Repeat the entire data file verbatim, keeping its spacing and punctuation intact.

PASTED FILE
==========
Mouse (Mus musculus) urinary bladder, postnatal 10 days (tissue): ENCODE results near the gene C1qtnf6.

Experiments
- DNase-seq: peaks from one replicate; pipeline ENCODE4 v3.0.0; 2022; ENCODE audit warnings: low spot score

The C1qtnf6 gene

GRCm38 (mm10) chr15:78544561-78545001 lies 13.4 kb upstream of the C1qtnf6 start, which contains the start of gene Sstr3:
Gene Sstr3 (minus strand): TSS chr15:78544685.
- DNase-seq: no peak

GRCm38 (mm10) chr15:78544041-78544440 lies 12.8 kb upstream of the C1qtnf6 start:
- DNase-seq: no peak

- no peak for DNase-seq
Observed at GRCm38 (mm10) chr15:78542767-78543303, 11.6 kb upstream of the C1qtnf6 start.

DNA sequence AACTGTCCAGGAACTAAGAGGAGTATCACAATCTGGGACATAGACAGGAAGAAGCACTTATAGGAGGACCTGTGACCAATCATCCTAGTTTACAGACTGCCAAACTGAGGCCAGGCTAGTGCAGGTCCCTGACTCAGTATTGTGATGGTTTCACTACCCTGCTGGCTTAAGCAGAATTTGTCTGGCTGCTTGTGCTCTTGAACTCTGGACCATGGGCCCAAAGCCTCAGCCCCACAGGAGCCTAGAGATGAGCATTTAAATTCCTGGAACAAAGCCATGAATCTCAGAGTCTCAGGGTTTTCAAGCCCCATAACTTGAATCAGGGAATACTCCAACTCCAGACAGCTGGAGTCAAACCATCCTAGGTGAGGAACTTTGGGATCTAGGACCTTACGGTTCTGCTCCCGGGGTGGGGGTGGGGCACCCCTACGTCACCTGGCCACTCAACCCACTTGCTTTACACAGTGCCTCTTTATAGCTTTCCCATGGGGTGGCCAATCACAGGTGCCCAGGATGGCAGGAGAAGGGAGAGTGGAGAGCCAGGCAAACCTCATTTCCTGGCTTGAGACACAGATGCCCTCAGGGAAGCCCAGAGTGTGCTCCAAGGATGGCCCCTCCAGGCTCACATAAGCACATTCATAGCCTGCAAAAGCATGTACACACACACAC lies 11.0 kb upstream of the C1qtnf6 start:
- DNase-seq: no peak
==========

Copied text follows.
Mouse (Mus musculus) urinary bladder, postnatal 10 days (tissue): ENCODE results near the gene C1qtnf6.

Experiments
- DNase-seq: peaks from one replicate; pipeline ENCODE4 v3.0.0; 2022; ENCODE audit warnings: low spot score

The C1qtnf6 gene

GRCm38 (mm10) chr15:78544561-78545001 lies 13.4 kb upstream of the C1qtnf6 start, which contains the start of gene Sstr3:
Gene Sstr3 (minus strand): TSS chr15:78544685.
- DNase-seq: no peak

GRCm38 (mm10) chr15:78544041-78544440 lies 12.8 kb upstream of the C1qtnf6 start:
- DNase-seq: no peak

- no peak for DNase-seq
Observed at GRCm38 (mm10) chr15:78542767-78543303, 11.6 kb upstream of the C1qtnf6 start.

DNA sequence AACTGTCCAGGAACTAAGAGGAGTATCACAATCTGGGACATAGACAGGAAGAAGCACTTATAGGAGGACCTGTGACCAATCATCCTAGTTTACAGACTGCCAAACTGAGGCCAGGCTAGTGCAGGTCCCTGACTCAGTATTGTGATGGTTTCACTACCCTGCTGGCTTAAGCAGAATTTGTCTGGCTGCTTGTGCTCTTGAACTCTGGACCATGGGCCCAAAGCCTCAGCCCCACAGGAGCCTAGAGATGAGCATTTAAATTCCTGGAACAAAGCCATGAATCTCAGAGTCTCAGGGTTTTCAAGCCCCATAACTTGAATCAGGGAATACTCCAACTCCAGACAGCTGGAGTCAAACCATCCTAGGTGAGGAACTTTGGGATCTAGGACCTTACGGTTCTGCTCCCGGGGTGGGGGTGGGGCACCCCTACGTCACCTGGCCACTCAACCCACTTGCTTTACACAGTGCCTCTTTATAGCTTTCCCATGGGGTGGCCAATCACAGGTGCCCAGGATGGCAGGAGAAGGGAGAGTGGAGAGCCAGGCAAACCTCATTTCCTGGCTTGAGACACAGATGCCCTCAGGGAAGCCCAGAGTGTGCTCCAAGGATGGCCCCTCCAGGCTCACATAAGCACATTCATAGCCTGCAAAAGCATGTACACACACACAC lies 11.0 kb upstream of the C1qtnf6 start:
- DNase-seq: no peak